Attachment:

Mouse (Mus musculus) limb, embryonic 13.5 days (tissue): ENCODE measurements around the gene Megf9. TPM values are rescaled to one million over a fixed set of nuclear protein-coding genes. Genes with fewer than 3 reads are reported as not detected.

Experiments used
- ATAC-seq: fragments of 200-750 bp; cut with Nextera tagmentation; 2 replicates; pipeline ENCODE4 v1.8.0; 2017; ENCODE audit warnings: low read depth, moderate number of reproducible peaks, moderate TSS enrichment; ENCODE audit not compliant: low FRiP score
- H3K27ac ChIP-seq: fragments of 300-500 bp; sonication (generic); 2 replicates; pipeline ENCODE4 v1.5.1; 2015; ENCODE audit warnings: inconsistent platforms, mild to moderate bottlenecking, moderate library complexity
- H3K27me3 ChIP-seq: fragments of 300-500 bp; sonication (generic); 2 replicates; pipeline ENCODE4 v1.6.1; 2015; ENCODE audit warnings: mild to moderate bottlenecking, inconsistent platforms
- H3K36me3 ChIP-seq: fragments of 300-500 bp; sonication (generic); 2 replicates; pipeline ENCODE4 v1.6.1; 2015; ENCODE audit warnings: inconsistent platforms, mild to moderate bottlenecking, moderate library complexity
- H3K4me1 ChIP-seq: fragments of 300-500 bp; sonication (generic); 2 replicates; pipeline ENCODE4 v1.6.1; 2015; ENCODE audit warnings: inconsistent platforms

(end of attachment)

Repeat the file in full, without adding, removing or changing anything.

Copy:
Mouse (Mus musculus) limb, embryonic 13.5 days (tissue): ENCODE measurements around the gene Megf9. TPM values are rescaled to one million over a fixed set of nuclear protein-coding genes. Genes with fewer than 3 reads are reported as not detected.

Experiments used
- ATAC-seq: fragments of 200-750 bp; cut with Nextera tagmentation; 2 replicates; pipeline ENCODE4 v1.8.0; 2017; ENCODE audit warnings: low read depth, moderate number of reproducible peaks, moderate TSS enrichment; ENCODE audit not compliant: low FRiP score
- H3K27ac ChIP-seq: fragments of 300-500 bp; sonication (generic); 2 replicates; pipeline ENCODE4 v1.5.1; 2015; ENCODE audit warnings: inconsistent platforms, mild to moderate bottlenecking, moderate library complexity
- H3K27me3 ChIP-seq: fragments of 300-500 bp; sonication (generic); 2 replicates; pipeline ENCODE4 v1.6.1; 2015; ENCODE audit warnings: mild to moderate bottlenecking, inconsistent platforms
- H3K36me3 ChIP-seq: fragments of 300-500 bp; sonication (generic); 2 replicates; pipeline ENCODE4 v1.6.1; 2015; ENCODE audit warnings: inconsistent platforms, mild to moderate bottlenecking, moderate library complexity
- H3K4me1 ChIP-seq: fragments of 300-500 bp; sonication (generic); 2 replicates; pipeline ENCODE4 v1.6.1; 2015; ENCODE audit warnings: inconsistent platforms